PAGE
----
YEREVAN, Armenia (AP) — The Armenian parliament spent Tuesday debating if an opposition lawmaker who led weeks of anti-government rallies should be named to replace the prime minister who resigned due to the protests.
Nikol Pashinian, who was the only candidate nominated for premier before a scheduled vote, told colleagues in parliament that Armenia would be roiled by a “political tsunami” if the majority party did not support him.
“I would like to warn you that your attempts to interpret the tolerance of the popular movement as weakness could cause unexpected and undesirable consequences,” Pashinian said, addressing members of the ruling Republican Party from the rostrum. “Get sober until it’s too late, because your behavior could cause a political tsunami.”
The National Assembly was in session for more than eight hours with no sign of when a vote would happen.
First, the lawmakers grilled Pashinian during a question-and-answer session. Later, dozens of them took the floor to speak about Pashinian’s candidacy.
Republican deputies accused Pashinian of exploiting the young people who have been his core supporters. Some said Pashinian does not have a program to offer the country.
Opposition members of parliament joined Pashinian in warning that a vote against him would be a vote against the tens of thousands of people who joined the anti-government rallies in recent weeks.
Pashinian led the protests that forced Serzh Sargsyan, who led Armenia as president for 10 years and was made prime minister in mid-April, to resign. The opposition in this Caucasus Mountains country saw Sargsyan’s move into the prime minister’s chair as an attempt by him to stay in power indefinitely.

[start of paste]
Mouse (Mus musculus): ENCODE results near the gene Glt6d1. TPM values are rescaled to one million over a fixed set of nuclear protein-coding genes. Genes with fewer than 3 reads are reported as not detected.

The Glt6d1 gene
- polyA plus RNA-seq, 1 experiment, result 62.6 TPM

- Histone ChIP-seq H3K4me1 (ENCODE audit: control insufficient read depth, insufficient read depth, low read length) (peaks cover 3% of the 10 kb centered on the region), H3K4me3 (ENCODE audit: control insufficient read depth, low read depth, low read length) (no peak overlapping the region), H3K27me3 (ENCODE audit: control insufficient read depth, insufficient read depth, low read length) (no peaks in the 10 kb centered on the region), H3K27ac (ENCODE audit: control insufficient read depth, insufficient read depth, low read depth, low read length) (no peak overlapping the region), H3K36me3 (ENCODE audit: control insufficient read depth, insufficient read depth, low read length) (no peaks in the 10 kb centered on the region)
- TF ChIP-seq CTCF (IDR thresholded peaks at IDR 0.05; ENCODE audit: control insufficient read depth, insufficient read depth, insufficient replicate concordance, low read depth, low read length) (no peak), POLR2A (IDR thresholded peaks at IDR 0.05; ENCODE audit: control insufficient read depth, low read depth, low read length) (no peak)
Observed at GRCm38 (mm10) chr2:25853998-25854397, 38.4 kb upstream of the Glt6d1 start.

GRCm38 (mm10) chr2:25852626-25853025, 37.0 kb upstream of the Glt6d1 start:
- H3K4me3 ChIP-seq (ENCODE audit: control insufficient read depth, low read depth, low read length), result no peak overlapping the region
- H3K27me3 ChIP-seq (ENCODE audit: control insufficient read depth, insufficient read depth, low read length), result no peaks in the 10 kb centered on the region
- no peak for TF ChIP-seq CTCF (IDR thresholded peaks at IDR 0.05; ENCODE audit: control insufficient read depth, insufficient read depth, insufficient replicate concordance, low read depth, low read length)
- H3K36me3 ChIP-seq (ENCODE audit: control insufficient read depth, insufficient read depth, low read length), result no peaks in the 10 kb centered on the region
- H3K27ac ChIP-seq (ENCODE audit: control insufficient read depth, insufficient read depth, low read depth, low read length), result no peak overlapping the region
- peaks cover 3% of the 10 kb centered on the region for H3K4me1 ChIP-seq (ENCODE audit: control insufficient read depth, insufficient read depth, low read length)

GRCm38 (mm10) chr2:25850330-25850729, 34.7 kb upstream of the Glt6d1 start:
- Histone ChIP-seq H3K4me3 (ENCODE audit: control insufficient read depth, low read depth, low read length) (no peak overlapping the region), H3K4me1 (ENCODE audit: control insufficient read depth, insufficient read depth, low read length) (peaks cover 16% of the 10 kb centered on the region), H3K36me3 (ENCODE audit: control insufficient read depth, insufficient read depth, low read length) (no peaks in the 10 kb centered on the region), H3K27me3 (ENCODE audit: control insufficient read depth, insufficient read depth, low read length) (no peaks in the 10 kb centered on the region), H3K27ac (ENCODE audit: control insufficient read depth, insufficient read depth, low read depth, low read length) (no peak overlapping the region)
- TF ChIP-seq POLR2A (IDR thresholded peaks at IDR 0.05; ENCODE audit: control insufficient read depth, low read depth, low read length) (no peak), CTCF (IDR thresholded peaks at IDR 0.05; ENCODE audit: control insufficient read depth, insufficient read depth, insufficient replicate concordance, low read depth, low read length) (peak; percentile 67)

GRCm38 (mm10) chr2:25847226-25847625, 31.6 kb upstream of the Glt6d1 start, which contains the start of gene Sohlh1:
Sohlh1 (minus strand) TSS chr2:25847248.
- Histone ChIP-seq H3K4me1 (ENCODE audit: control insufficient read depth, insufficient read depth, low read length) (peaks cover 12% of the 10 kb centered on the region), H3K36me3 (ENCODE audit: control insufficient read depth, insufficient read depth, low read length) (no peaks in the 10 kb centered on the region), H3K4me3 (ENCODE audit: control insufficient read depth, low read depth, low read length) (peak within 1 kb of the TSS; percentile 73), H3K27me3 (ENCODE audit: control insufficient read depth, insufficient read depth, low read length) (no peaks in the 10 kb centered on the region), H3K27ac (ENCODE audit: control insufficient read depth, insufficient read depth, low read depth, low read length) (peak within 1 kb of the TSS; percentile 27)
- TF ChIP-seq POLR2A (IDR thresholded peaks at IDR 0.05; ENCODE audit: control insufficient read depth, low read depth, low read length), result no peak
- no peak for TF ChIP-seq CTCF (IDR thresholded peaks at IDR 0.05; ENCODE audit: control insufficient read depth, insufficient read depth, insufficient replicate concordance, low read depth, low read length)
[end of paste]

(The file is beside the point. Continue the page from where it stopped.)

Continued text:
While Pashinian is the only candidate for prime minister, the chamber is controlled by Sargsyan’s Republicans, and Pashinian needs their votes to win.
The Elk or “Exit” opposition alliance formally announced Pashinian’s nomination at the start of Tuesday’s parliament session. Between 30,000 and 40,000 people packed the square outside to show their support for Pashinian.
Protesters played folk music and waved the Armenian tricolor as the lawmakers’ meeting was televised on a giant screen.
“The only thing that people on this square will accept is Pashinian’s win, changes in the country and the ouster of the old clan,” said engineer David Babayan, 47, who came to the Republic Square with his wife and 10-year-old son.
Nataliya Vasilyeva in Moscow contributed to this report.